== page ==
Fear the Walking Dead Q&A – Lennie James (Morgan Jones)

Lennie James, who plays Morgan Jones on Fear the Walking Dead, talks about his character's new Season 6 mindset, what Morgan's doing for Grace, and what he wants fans to see this season.
Q: Are you surprised Morgan survived after being left for dead at the end of last season?
A: For me, the only thing that was important was how we were going to navigate his survival, and what his survival was going to lead to. I think the focus on Morgan in the first episode was a brave choice by the showrunners, but I think ultimately, certainly for me as an actor, it was a lovely opportunity to take a deep dive into Morgan again. It was an opportunity to focus on who he is and what he's doing, and be able to map it out in smaller steps. That was a huge amount of fun and it was like a little movie, so it was good. We also get to meet characters we hadn't met before, so I thought it was a great premiere episode and it was a real joy to do.
Q: What's it like working in these Morgan-dominant episodes without the rest of the main cast?
A: This one was very weird. With "Clear," the standalone episode with Andy [Lincoln], Chandler [Riggs], and Danai [Gurira], the production was up and running. When we did "Here's Not Here" with John Carroll Lynch, production was kind of up and running and there were people around, even though when we did "Here's Not Here" we were kind of sequestered out to the middle of nowhere.
What was odd about doing the first episode of Season 6 is that no one else was in town. It was just me. I was the only regular actor in town until Colby [Minifie] arrived for her input in the episode, so it was very much an odd beginning to production. That was my overriding feeling and the thing that I would say was the most different. I enjoy these anthology episodes, and I'm excited by the showrunners' choice to take a deep dive into anthology storytelling this season. It's exciting to see what it does to our show and see what it reveals in our characters.
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Q: In your first scene in the limousine, how did you place yourself in Morgan's desperate mindset?
A: The fact that his hair is grown, he's got himself a beard, he's got a pus-filled hole in the middle of his chest that is seeping—the preparation for that was nearly three hours every single morning, so I had plenty of time to get my head in the right place. I was there before most of the crew had arrived. Though I do have to say that there were obviously members of crew who were there before me, and as always, were there after me, but it's the earliest I'd been on set for preparation for Morgan ever really, so I had a lot of time to get into his mindset.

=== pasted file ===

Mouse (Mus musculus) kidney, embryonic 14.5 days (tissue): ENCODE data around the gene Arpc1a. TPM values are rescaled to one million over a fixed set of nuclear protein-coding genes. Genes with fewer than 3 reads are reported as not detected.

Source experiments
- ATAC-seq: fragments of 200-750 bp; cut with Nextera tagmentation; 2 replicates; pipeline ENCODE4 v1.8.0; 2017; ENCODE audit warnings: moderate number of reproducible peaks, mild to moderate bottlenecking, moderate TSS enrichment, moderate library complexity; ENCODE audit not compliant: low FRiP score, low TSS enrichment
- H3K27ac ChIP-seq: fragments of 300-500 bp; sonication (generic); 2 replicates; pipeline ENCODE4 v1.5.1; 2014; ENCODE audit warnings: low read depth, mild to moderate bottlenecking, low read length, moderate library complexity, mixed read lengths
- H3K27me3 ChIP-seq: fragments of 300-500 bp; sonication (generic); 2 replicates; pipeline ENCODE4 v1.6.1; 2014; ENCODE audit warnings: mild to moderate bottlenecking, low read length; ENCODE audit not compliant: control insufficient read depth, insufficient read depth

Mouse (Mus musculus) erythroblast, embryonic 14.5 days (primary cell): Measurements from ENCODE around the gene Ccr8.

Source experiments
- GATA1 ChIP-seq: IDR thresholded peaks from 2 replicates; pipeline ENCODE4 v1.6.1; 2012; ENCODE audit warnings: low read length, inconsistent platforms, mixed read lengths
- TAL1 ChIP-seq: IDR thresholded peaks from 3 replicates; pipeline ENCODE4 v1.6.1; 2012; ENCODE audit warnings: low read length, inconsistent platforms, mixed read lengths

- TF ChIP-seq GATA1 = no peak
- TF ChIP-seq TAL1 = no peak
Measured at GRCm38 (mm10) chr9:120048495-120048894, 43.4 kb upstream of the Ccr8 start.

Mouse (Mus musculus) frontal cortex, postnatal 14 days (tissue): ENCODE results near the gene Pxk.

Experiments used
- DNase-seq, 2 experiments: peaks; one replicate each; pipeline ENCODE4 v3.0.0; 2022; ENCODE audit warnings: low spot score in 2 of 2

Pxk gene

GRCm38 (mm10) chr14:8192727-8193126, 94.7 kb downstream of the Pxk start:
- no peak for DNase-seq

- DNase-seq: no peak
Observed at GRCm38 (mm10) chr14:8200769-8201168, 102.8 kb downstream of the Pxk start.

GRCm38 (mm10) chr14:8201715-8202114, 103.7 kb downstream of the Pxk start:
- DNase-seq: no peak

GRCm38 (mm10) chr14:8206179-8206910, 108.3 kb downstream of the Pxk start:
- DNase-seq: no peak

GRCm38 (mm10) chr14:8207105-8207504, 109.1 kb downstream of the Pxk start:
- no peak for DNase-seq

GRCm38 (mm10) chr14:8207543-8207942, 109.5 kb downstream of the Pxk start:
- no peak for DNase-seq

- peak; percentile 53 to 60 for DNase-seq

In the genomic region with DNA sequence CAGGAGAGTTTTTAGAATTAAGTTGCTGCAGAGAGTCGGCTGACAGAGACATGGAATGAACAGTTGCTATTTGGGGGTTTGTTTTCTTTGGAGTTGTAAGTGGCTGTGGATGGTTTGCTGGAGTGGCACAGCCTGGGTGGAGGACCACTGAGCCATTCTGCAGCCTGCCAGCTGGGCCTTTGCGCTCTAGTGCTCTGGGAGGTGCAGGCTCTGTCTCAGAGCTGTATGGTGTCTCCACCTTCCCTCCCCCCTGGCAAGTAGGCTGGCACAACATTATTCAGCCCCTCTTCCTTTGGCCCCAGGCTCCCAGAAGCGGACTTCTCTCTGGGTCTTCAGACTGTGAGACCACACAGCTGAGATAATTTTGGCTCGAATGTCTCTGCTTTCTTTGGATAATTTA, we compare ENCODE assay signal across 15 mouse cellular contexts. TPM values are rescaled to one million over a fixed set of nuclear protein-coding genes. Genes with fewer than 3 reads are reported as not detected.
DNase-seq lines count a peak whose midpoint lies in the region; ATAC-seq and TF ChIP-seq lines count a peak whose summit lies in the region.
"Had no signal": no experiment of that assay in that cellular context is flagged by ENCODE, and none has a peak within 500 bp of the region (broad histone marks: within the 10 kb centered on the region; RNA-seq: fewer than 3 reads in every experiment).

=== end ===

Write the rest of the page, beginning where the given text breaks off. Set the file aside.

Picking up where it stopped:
I had a lot of time to get into his solitude. I had a lot of time to get into his physical pain, his emotional pain. One of the phrases I had written up on my trailer wall was "even the dead think Morgan's dead," and that was one of the mantras I had going in my head. He's a man on a mission. He's a man that has decided there is one thing left that he can do. He might have the time and the strength to do it, and that is to find, build, and bring Grace to someplace that she might be able to survive long enough to have her child and give herself a chance at a future. That's his last mission and that's the only reason why he's up and walking and breathing. For me, it was just about being very clear on the reason why Morgan opened his eyes everyday and why he just didn't lie down and give up, because who could blame him if he did?
Q: There was a distinct Western vibe to the episode, especially when you ride off in your last scene. How did that come about? 
A: It's [Michael E.] Satrazemis, our director for that episode. It's the showrunners. It's the costume department. I didn't have a huge say in the look of Demetrius [Grosse]'s character [Emile], the bounty hunter, but we knew that it was going to be a look that was going to end up on Morgan, so it was very much fashioned with that in mind.
I mean, The Walking Dead and Fear the Walking Dead have always had the sense of a Western about them. I think, certainly in Episode 16 of Season 5 on Fear the Walking Dead, the angles that we use, the fact that we're in an old Wild West town, we couldn't have made it more obvious that we were leaning towards that particular kind of genre. Way back in The Walking Dead, there are a number of episodes with the archetype of the Western. Even Rick, the small town sheriff, and the low-hung gun and the cowboy hat -- it's been there right from the beginning. We're just taking it in our particular direction, but it's always been there. But as Andrew [Chambliss] our showrunner, said one of the things that the anthology has allowed them is range. Even though they've pinned their star to the Western genre, there are other genres that they explore through the gift of telling these anthology stories.